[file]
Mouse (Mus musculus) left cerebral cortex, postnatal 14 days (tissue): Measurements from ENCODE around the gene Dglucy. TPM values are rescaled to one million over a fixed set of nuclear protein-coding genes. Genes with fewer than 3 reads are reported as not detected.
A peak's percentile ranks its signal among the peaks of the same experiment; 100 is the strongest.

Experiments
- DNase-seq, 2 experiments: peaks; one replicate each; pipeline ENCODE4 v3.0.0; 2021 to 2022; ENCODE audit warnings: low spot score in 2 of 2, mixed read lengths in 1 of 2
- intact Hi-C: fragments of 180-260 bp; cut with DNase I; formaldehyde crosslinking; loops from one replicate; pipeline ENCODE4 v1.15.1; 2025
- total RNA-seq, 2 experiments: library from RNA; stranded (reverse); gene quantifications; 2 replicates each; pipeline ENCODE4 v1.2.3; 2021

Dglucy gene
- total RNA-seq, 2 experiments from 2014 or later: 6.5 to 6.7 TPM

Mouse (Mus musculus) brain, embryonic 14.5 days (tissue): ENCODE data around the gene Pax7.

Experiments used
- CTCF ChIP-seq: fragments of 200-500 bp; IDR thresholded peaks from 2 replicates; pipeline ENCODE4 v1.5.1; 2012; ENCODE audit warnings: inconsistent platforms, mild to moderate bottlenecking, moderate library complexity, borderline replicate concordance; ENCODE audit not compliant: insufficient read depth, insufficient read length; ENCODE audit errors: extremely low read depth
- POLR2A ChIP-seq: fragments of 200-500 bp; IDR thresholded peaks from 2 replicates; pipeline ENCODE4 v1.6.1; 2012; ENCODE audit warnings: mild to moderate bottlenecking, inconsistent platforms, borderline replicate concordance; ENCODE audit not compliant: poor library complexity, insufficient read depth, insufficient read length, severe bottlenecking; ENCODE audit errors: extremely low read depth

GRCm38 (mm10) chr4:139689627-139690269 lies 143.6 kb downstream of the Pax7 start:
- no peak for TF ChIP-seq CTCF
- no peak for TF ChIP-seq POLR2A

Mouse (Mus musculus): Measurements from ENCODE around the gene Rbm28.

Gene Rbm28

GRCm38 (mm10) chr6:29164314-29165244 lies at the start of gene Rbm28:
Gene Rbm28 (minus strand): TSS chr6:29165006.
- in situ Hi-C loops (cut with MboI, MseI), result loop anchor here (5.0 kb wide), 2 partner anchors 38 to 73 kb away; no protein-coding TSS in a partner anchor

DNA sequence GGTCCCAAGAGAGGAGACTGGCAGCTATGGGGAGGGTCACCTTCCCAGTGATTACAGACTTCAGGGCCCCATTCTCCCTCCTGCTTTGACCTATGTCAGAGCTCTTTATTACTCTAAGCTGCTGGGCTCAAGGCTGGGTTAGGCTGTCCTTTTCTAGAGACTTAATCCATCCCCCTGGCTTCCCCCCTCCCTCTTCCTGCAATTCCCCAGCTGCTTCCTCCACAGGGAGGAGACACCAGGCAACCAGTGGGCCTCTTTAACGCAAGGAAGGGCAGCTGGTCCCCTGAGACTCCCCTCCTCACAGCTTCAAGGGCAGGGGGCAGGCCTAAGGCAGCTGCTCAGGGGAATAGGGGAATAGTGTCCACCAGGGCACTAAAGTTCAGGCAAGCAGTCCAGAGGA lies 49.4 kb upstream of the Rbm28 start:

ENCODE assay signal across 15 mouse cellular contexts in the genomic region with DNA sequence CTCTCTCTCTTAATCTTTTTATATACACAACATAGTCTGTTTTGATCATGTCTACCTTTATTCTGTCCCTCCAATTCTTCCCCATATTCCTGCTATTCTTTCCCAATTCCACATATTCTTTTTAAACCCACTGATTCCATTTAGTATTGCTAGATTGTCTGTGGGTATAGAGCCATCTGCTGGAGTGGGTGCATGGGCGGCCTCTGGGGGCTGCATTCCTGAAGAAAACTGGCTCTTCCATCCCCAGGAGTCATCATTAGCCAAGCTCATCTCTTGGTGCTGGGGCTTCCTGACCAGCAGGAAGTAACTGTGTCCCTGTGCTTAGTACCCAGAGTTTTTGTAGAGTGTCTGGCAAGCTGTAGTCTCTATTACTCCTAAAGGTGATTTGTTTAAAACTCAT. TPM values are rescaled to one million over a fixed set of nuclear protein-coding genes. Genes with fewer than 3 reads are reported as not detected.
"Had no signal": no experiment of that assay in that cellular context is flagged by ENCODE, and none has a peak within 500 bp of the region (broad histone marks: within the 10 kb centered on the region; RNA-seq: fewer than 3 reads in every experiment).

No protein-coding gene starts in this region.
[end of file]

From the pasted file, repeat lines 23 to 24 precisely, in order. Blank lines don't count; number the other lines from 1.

"Had no signal": no experiment of that assay in that cellular context is flagged by ENCODE, and none has a peak within 500 bp of the region (broad histone marks: within the 10 kb centered on the region; RNA-seq: fewer than 3 reads in every experiment).

No protein-coding gene starts in this region.